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View Poll Results: Most evil, insidious, problematic, muscles that limit your cycling?

Voters
35. You may not vote on this poll
  • Heart

    3 8.57%
  • Back

    6 17.14%
  • Neck and Shoulder

    7 20.00%
  • Stomach

    5 14.29%
  • Quadriceps

    4 11.43%
  • Gluteus Maximus

    3 8.57%
  • Hamstrings

    7 20.00%
  • Calves

    0 0%
  • Hip Flexors

    1 2.86%
  • Other

    8 22.86%
Multiple Choice Poll.
Results 1 to 14 of 14
  1. #1
    Elite Rider Hermes's Avatar
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    Most evil, insidious, difficult, problematic muscles

    Which of these muscles need improvement and are holding you back from achieving your cycling objectives. Objectives range from smelling roses to competitive events. My perceived limiters are heart and hamstrings. I need more beats per minute and blood volume pumped per minute. My hamstrings have always been tight – even as a kid. More flexible hamstrings will improve my power, reduce stress on my back and knees and lower my time trial position.

    What are yours?

    PM The Weak Link for anatomy questions or complaints.
    Last edited by Hermes; 01-13-09 at 12:33 PM.
    "Insanity: doing the same thing over and over again and expecting different results." Einstein

  2. #2
    Senior Member SaiKaiTai's Avatar
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    Have to go with the heart and the gut.
    The heart isn't so much the problem as my BP when my HR gets up there but, since they're related, that's how I voted.
    As for the gut...well, let's just say I need some work there.
    If I could get that to where my legs are, I'd be a happy guy.
    '13 Felt Z3 - '08 Jamis Aurora Elite - ('07 Giant OCR C2)

  3. #3
    Senior Member late's Avatar
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    all of the above?
    We are as gods, we might as well get good at it.
    Stewart Brand

  4. #4
    Senior Member Allegheny Jet's Avatar
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    I'm assuming the stomach means core muscles. However, if you can't hold food down and ride you are limited also. From my olden days of being a decathlete and later track and field coach I discovered that the core muscles are vital to any strong effort to be efficient. If you are completing a shot put the arm thrust is supported by the pushing leg, those two motions are connected via the core muscles. It's the same while clearing a hurdle or leaving the starting block.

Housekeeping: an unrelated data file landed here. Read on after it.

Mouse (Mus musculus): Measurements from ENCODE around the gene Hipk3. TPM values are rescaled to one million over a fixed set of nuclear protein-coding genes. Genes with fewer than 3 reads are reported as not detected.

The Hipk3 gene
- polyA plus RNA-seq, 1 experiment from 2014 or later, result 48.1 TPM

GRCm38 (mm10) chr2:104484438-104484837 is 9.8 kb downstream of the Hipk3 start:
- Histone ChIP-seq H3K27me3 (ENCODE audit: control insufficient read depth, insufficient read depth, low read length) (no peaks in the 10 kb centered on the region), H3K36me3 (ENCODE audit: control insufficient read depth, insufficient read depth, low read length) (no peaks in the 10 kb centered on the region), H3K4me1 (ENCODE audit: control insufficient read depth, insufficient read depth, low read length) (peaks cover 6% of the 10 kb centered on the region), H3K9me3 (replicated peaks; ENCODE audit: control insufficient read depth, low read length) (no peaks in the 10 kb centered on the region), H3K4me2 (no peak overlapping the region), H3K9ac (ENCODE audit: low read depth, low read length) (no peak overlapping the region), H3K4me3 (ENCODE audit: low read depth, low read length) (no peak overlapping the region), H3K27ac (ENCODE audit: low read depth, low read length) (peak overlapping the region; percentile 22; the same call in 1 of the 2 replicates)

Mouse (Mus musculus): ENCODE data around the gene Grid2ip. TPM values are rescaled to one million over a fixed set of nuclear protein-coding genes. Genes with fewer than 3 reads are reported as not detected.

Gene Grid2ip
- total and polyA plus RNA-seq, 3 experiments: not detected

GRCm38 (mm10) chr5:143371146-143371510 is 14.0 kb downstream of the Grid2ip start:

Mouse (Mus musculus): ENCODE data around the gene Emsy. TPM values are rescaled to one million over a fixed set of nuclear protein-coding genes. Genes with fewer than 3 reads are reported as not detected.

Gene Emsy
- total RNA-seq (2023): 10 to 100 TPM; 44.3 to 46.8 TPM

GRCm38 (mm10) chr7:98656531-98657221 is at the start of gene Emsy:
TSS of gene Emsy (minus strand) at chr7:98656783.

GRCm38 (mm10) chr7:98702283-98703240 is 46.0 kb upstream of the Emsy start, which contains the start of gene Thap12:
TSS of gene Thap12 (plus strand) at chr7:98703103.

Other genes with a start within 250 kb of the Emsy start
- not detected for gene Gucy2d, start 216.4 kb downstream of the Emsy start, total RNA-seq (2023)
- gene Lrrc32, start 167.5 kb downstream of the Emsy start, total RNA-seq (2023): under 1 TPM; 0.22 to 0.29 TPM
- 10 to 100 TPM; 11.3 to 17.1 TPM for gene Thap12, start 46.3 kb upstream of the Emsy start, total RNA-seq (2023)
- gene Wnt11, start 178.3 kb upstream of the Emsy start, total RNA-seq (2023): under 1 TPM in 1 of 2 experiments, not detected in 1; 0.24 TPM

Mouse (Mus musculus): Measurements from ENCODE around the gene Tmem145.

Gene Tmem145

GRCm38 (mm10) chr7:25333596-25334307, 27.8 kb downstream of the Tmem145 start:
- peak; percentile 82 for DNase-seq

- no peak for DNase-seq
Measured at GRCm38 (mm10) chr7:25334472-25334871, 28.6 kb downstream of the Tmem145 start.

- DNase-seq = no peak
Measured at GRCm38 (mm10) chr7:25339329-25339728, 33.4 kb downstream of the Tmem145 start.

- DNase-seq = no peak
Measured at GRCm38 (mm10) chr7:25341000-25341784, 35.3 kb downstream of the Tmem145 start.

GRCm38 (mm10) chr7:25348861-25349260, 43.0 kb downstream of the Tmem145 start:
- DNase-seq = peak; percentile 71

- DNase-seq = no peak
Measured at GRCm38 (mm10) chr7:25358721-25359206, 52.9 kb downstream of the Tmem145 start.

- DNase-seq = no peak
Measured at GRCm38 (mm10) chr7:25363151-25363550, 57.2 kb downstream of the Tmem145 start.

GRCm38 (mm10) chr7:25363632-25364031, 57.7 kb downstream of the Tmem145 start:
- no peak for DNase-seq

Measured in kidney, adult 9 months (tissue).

The same is true for cycling. In order to get better lungs or heart or muscular endurance the rider needs to spend time in the saddle and expend efforts to stress the body to force adaptation. To stress the body the excersize needs to last as long as possible under most situtations. For most of us once the core muscles are used up other weaknesses show up due to poor form, and injuries are more probable. When a runner in a race looses form he struggles even though he may be trying harder. The same goes for cycling. If you are riding up a hill and the core muscles can't support the riding position and the body lacks good form the rider slows down no matter how good his other systems are working. Many riders can't complete their first centurys due to fatigue of the arms and shoulders which is really due to the core muscles expiring and forcing more weight onto the bars. From my experiances, the core muscles keep the body's form on track.

  5. #5
    Small Member maddmaxx's Avatar
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    Arm strength! I will never improve as much as I want as a cyclist untill I improve my "push away" arm strength.

  6. #6
    Pedaled too far. Artkansas's Avatar
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    Gotta go with the mental muscles.
    "He who serves all, best serves himself" Jack London

    Quote Originally Posted by Bjforrestal View Post